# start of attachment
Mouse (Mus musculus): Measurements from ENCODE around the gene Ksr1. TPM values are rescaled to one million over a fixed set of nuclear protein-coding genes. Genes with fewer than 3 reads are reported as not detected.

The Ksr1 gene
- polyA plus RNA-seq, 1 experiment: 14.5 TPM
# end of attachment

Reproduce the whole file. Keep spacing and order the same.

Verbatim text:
Mouse (Mus musculus): Measurements from ENCODE around the gene Ksr1. TPM values are rescaled to one million over a fixed set of nuclear protein-coding genes. Genes with fewer than 3 reads are reported as not detected.

The Ksr1 gene
- polyA plus RNA-seq, 1 experiment: 14.5 TPM